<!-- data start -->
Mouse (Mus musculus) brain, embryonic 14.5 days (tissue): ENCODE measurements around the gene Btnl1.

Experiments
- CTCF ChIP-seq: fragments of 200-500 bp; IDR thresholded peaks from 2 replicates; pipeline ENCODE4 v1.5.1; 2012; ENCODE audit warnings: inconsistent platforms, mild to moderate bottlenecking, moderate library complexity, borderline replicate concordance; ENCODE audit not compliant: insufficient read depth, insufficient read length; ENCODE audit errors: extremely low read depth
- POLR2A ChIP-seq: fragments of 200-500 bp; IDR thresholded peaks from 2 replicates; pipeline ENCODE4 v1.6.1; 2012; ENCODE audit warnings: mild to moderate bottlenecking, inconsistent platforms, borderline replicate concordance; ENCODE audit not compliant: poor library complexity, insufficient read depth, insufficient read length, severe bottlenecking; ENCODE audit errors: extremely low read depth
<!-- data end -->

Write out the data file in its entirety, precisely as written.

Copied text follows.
Mouse (Mus musculus) brain, embryonic 14.5 days (tissue): ENCODE measurements around the gene Btnl1.

Experiments
- CTCF ChIP-seq: fragments of 200-500 bp; IDR thresholded peaks from 2 replicates; pipeline ENCODE4 v1.5.1; 2012; ENCODE audit warnings: inconsistent platforms, mild to moderate bottlenecking, moderate library complexity, borderline replicate concordance; ENCODE audit not compliant: insufficient read depth, insufficient read length; ENCODE audit errors: extremely low read depth
- POLR2A ChIP-seq: fragments of 200-500 bp; IDR thresholded peaks from 2 replicates; pipeline ENCODE4 v1.6.1; 2012; ENCODE audit warnings: mild to moderate bottlenecking, inconsistent platforms, borderline replicate concordance; ENCODE audit not compliant: poor library complexity, insufficient read depth, insufficient read length, severe bottlenecking; ENCODE audit errors: extremely low read depth